It’s crucial to remember that having physical and emotional reactions to trauma is natural (and sometimes even healthy). You could stay away from items that make you anxious or bring up unpleasant memories. When you come across something that brings your thoughts back, you could have a feeling of fear.
The natural reaction we have to stressful situations might teach us to be more cognizant of our surroundings or of the situations we’re entering. It is meant to aid us in avoiding threats in the future. Healthy fight-or-flight reactions shield us by tightening our muscles, sharpening our focus, quickening our breathing, halting digestion, and boosting blood flow throughout our bodies. Although PTS symptoms can be extremely severe, they are normally brief and have little to no long-term impact on one’s quality of life.
Is PTSD Now Called PTSS
There is no new name for PTSD or such a thing as a PTSD new name. Given that PTSD is a recognized mental condition, most patients will experience more severe and persistent symptoms. The words PTS and PTSS (post-traumatic stress syndrome) can be used interchangeably, so don’t be surprised if you hear them occasionally. But note that PTSD and PTSS are different terms. So if you hear something like “PTSS or PTSD”, you know that that’s wrong.
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PTSD Symptoms and Behaviors
While the majority of traumatized individuals, though not all, have transient symptoms, the majority do not endure persistent (chronic) PTSD. Not every person with PTSD has experienced a life-threatening situation. Some events, such as the unexpected and untimely death of a loved one, may also be PTSD causes. The majority of the time, symptoms appear within 3 months of the traumatic event, although they might also appear years afterwards.
To be deemed as PTSD, symptoms must last for more than a month and be severe enough to interfere with relationships or job. As PTSD causes vary, so does the illness’s course. While some people’s symptoms subside within six months, others continue to have them. The problem can become chronic in certain persons.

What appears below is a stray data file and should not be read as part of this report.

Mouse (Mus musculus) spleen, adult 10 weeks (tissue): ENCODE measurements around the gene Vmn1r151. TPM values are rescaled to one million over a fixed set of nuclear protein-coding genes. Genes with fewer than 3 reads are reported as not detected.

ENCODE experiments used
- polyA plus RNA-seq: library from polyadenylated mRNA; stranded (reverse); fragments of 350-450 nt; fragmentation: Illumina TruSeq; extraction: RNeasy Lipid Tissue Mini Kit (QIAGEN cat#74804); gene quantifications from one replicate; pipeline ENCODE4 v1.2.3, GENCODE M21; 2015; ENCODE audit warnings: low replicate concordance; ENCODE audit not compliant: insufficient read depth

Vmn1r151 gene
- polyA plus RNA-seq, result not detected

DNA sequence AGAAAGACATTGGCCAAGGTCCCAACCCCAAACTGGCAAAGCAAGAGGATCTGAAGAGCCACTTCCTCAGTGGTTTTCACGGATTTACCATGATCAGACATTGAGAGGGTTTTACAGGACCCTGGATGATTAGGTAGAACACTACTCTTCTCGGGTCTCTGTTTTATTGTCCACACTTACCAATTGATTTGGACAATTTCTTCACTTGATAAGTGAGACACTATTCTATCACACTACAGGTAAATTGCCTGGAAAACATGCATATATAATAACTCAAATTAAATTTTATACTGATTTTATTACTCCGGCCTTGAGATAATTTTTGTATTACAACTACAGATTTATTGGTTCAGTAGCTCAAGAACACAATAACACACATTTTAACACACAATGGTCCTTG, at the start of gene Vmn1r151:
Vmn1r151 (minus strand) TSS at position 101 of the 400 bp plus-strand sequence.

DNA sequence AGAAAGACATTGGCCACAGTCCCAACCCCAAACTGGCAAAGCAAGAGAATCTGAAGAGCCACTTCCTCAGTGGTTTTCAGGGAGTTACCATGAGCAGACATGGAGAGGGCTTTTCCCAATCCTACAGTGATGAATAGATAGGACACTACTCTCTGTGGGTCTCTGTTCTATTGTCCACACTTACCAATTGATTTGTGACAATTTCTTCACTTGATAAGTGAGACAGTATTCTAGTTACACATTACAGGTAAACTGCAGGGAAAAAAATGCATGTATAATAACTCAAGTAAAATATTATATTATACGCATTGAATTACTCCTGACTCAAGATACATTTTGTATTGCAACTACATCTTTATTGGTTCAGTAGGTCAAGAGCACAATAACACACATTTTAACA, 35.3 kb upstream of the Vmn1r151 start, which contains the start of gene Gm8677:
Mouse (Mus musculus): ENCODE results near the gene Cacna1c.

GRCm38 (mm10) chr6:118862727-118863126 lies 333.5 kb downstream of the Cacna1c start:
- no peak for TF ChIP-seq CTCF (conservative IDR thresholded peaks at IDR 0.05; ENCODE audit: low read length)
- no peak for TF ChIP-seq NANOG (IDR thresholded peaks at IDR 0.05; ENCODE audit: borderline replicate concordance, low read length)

PTSD can be identified by a medical professional with experience treating patients with mental diseases, such as a psychiatrist or psychologist. Adults must exhibit all of the following PTSD causes for at least one month in order to receive a diagnosis of PTSD:
- Flashbacks—reliving the trauma over and over, including physical symptoms like a racing heart or sweating
- Bad dreams
- Frightening thoughts
Re-experiencing symptoms may cause problems in a person’s everyday routine. The symptoms can start from the person’s own thoughts and feelings. Words, objects, or situations that are reminders of the event can also trigger re-experiencing symptoms.
- Staying away from places, events, or objects that are reminders of the traumatic experience
- Avoiding thoughts or feelings related to the traumatic event
Things that remind a person of the traumatic event can trigger avoidance symptoms. These symptoms may cause a person to change his or her personal routine. For example, after a bad car accident, a person who usually drives may avoid driving or riding in a car.
Arousal and reactivity symptoms
- Being easily startled
- Feeling tense or “on edge”
- Having difficulty sleeping
- Having angry outbursts
Arousal symptoms are usually constant, instead of being triggered by things that remind one of the traumatic events. These symptoms can make the person feel stressed and angry. They may make it hard to do daily tasks, such as sleeping, eating, or concentrating.
Cognition and mood symptoms
- Trouble remembering key features of the traumatic event
- Negative thoughts about oneself or the world
- Distorted feelings like guilt or blame